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Ashe County Middle School one of two state schools to earn national honor

Originally published: Mar. 21, 2013
Last modified: Mar. 21, 2013

Adam Orr

On March 4, Ashe County Middle School was recognized for becoming just the second school in North Carolina to earn ‘School to Watch’ re-designation for the third time, joining Hendersonville’s Rugby Middle School.

"This is a significant honor,” Ashe County Middle School and Technical Teacher Penny Barker said. “I strongly encouraged (the) application for re-designation be submitted. This is important to the middle schools and we could not let re-designation pass us by, as everyone at ACMS has worked very hard to earn and retain this high education standing.”

Launched in 2002, the ‘School to Watch’ initiative is a way to understand and learn from high-performing middle schools across the country, and help educators bring those lessons back to their own districts.

“Through the state Schools to Watch initiative, schools are identified across the United States that are well on their way to meeting the criteria for high performance,” according to information provided by Middle Grades Forum.

Schools to Watch are considered academically excellent and developmentally responsive - which means they respond to the unique developmental needs of early adolescence - and are democratic and fair, giving every student the chance to learn from high quality teachers.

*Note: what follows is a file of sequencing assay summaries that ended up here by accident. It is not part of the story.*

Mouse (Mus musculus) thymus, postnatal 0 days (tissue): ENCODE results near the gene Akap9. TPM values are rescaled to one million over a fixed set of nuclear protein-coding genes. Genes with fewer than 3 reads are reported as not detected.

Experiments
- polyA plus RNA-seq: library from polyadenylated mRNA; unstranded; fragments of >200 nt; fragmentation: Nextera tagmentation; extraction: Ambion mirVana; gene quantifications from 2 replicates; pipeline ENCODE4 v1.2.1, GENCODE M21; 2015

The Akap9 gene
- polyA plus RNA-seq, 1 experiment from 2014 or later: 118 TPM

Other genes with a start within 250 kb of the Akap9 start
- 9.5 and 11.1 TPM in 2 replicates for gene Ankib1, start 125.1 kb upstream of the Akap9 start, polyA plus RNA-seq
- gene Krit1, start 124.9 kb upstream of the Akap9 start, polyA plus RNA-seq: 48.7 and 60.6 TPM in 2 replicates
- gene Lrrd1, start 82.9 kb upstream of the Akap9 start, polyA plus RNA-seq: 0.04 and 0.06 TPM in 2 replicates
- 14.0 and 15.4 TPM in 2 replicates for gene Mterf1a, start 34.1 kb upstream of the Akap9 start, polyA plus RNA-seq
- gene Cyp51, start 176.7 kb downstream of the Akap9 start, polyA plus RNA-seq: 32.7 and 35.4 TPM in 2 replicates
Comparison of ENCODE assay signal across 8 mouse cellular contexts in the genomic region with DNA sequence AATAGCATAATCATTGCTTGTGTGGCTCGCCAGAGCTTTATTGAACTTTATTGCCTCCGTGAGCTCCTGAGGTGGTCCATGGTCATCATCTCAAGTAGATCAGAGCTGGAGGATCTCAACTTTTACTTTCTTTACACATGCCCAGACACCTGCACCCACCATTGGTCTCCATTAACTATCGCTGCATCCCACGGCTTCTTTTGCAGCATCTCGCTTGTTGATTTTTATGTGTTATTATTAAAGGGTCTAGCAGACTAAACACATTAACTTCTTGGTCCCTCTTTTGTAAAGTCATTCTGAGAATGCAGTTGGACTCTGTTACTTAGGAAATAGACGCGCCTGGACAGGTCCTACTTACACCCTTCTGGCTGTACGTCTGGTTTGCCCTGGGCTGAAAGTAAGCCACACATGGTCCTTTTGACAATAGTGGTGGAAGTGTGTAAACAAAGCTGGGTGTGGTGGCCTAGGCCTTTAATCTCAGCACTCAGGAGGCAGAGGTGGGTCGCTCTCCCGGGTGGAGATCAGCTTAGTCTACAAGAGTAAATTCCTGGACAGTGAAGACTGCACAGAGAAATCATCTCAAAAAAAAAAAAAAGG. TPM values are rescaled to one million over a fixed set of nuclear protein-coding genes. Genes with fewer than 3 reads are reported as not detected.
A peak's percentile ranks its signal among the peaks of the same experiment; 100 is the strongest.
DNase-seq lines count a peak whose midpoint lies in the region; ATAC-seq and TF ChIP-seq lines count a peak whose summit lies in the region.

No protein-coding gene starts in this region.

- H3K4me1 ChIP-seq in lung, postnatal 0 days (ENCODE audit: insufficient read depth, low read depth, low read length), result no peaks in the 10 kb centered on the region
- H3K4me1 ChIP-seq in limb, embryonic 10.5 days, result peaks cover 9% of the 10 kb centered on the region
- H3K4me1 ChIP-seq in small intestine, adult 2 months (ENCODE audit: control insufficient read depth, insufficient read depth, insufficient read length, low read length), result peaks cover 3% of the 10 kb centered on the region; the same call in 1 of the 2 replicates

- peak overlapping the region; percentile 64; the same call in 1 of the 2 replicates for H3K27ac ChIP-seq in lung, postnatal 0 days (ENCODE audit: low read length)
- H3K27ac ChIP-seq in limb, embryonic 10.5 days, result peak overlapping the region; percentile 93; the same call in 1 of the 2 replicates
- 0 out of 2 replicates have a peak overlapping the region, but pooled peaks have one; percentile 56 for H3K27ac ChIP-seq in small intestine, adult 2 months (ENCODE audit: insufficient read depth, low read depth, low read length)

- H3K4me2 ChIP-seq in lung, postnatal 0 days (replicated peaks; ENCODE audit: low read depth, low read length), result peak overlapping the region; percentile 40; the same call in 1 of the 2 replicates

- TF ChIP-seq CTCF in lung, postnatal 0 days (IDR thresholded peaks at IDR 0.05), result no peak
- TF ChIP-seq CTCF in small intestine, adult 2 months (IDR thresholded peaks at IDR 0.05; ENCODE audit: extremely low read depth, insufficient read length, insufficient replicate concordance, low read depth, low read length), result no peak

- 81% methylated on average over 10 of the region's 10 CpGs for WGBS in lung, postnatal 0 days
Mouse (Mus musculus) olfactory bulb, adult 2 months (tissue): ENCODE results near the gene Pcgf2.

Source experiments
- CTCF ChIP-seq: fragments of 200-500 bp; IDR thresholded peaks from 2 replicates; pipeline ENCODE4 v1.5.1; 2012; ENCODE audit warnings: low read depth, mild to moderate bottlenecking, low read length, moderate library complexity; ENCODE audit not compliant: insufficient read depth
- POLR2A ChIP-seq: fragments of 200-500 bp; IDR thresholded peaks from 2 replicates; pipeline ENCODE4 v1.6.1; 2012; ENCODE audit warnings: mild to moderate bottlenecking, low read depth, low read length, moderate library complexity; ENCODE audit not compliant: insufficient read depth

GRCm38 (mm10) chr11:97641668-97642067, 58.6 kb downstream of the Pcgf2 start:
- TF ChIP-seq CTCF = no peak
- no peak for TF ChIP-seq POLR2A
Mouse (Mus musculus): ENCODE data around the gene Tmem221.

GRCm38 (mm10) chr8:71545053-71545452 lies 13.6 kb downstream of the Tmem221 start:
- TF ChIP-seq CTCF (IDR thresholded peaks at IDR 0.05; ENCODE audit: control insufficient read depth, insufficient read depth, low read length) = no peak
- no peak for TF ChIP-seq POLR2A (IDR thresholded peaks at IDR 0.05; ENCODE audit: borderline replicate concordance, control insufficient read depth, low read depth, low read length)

“To achieve this level of performance, high-performing schools establish norms, structures and organizational arrangements to support and sustain their trajectory toward excellence,” according to Middle Grades Forum. “They have a sense of purpose that drives every facet of practice and decision making.”

Ashe County Middle School first earned STW status in 2003, and was re-designated in 2006, 2009 and last year, and spanning the tenure of principals Nancy Reeves, Bobby Ashley and most recently Earl Pennington, according to Barker.

“Meeting STW criteria takes time, effort and a standard of excellence among all members of the school, while meeting the unique needs of all students,” said Barker, who has had the opportunity to visit multiple STW schools as a member of the North Carolina Middle School Association Board of Directors. “I have shared in the joy of a turnaround school's third, tiring, attempt to finally receive recognition; the excitement of a principal sprinting out of the boardroom, following the designation announcement ... and I have experienced the disappointment when a school did not make it their first time and, worse, didn’t make re-designation.”

The achievement was recognized by Ashe County Board of Education during its March 4 meeting, as superintendent of Ashe County Schools Donnie Walker presented a plaque to ACMS Principal Earl Pennington. ACMS will have its chance to earn STW re-designation for the fourth time in 2015.

For more information and stories, see Ashe Mountain Times.